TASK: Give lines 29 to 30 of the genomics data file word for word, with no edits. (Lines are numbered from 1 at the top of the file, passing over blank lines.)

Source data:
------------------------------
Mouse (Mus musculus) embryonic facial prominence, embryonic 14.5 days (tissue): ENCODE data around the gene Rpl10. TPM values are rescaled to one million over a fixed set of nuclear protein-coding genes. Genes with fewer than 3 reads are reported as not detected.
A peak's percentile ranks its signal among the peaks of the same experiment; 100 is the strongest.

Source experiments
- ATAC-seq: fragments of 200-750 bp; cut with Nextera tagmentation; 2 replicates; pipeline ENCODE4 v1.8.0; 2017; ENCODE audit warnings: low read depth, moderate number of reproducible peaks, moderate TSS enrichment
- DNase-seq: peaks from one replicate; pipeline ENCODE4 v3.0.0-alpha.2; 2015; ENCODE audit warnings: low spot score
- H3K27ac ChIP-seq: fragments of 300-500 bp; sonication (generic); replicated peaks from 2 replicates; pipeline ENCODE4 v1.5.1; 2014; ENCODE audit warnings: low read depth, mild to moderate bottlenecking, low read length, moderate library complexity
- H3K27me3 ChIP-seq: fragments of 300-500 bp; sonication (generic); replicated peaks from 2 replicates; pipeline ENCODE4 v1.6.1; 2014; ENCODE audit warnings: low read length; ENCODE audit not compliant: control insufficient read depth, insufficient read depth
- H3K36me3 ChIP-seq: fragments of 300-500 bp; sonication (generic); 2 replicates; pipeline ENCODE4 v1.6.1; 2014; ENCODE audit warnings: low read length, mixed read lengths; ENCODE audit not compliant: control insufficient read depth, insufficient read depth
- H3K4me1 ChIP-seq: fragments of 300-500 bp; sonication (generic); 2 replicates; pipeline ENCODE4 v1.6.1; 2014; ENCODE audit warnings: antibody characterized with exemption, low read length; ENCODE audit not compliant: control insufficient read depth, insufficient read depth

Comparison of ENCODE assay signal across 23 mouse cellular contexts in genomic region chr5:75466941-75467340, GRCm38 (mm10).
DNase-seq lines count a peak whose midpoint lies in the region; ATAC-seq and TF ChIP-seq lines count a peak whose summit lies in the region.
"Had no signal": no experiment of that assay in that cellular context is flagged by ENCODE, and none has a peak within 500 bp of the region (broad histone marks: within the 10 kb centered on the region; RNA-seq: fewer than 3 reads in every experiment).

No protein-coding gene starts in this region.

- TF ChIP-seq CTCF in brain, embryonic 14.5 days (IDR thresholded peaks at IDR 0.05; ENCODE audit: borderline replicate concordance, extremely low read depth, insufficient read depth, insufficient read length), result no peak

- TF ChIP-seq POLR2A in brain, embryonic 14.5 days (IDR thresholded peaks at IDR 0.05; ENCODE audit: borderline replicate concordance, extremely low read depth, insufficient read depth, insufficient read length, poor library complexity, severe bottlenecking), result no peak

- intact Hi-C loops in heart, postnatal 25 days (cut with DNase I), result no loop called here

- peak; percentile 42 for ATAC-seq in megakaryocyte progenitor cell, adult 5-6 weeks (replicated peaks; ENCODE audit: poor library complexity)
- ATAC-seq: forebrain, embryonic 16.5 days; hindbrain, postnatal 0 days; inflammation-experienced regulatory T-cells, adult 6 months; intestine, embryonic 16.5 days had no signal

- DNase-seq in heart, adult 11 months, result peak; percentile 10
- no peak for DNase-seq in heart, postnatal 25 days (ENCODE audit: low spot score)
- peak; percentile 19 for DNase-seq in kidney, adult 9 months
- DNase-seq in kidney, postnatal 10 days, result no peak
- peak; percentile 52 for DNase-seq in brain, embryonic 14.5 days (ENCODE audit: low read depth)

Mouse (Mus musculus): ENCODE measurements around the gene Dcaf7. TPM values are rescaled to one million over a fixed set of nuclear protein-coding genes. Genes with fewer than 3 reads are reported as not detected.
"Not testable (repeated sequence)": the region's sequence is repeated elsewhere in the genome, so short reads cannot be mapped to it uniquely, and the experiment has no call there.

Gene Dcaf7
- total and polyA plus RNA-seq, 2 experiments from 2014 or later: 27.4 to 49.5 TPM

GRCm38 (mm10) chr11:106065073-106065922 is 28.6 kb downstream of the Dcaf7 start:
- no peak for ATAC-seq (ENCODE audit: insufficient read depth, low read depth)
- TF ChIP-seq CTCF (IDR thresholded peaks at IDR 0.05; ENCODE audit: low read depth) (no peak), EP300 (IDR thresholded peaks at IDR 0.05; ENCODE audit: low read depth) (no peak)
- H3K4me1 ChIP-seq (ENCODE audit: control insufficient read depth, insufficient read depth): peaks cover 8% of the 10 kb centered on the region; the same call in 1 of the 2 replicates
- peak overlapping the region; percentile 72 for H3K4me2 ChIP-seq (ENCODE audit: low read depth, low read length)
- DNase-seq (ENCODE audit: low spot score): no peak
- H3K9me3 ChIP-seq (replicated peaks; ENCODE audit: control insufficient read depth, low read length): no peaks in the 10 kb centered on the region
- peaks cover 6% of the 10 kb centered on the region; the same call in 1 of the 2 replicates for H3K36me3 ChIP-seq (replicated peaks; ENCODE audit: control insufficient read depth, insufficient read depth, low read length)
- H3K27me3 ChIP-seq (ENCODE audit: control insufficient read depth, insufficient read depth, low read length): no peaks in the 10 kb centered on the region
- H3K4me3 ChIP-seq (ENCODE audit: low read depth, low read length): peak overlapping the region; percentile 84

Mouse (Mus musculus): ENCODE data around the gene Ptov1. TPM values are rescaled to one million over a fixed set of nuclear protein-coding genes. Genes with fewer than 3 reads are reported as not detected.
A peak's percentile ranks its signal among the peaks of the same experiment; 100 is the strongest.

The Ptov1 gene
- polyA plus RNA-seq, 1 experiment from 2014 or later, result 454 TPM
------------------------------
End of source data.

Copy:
- no peak for ATAC-seq (ENCODE audit: insufficient read depth, low read depth)
- TF ChIP-seq CTCF (IDR thresholded peaks at IDR 0.05; ENCODE audit: low read depth) (no peak), EP300 (IDR thresholded peaks at IDR 0.05; ENCODE audit: low read depth) (no peak)